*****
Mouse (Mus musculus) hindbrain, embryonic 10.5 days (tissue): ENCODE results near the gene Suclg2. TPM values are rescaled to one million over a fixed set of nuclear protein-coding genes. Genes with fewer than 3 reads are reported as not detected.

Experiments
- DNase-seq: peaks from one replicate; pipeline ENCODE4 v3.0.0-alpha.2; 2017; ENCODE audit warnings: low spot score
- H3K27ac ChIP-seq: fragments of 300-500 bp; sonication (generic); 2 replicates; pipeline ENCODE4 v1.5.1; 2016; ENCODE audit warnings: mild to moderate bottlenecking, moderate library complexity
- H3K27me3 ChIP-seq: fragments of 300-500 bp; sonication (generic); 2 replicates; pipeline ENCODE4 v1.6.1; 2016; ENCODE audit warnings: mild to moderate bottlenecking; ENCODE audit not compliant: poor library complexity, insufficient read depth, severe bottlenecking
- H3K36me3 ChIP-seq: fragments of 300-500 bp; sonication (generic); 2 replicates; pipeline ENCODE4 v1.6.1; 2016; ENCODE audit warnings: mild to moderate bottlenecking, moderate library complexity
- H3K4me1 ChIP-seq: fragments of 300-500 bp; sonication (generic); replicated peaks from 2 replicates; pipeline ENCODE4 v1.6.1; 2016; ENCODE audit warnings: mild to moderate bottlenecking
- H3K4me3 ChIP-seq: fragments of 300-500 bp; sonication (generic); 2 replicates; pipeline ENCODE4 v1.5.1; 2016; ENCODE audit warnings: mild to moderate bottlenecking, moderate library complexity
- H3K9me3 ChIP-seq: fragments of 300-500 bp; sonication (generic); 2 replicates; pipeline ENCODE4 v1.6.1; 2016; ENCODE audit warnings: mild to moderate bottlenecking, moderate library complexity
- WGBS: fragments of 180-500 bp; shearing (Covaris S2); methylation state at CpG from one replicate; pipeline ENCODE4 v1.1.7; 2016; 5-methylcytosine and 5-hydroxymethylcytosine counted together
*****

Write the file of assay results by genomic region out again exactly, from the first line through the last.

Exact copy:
Mouse (Mus musculus) hindbrain, embryonic 10.5 days (tissue): ENCODE results near the gene Suclg2. TPM values are rescaled to one million over a fixed set of nuclear protein-coding genes. Genes with fewer than 3 reads are reported as not detected.

Experiments
- DNase-seq: peaks from one replicate; pipeline ENCODE4 v3.0.0-alpha.2; 2017; ENCODE audit warnings: low spot score
- H3K27ac ChIP-seq: fragments of 300-500 bp; sonication (generic); 2 replicates; pipeline ENCODE4 v1.5.1; 2016; ENCODE audit warnings: mild to moderate bottlenecking, moderate library complexity
- H3K27me3 ChIP-seq: fragments of 300-500 bp; sonication (generic); 2 replicates; pipeline ENCODE4 v1.6.1; 2016; ENCODE audit warnings: mild to moderate bottlenecking; ENCODE audit not compliant: poor library complexity, insufficient read depth, severe bottlenecking
- H3K36me3 ChIP-seq: fragments of 300-500 bp; sonication (generic); 2 replicates; pipeline ENCODE4 v1.6.1; 2016; ENCODE audit warnings: mild to moderate bottlenecking, moderate library complexity
- H3K4me1 ChIP-seq: fragments of 300-500 bp; sonication (generic); replicated peaks from 2 replicates; pipeline ENCODE4 v1.6.1; 2016; ENCODE audit warnings: mild to moderate bottlenecking
- H3K4me3 ChIP-seq: fragments of 300-500 bp; sonication (generic); 2 replicates; pipeline ENCODE4 v1.5.1; 2016; ENCODE audit warnings: mild to moderate bottlenecking, moderate library complexity
- H3K9me3 ChIP-seq: fragments of 300-500 bp; sonication (generic); 2 replicates; pipeline ENCODE4 v1.6.1; 2016; ENCODE audit warnings: mild to moderate bottlenecking, moderate library complexity
- WGBS: fragments of 180-500 bp; shearing (Covaris S2); methylation state at CpG from one replicate; pipeline ENCODE4 v1.1.7; 2016; 5-methylcytosine and 5-hydroxymethylcytosine counted together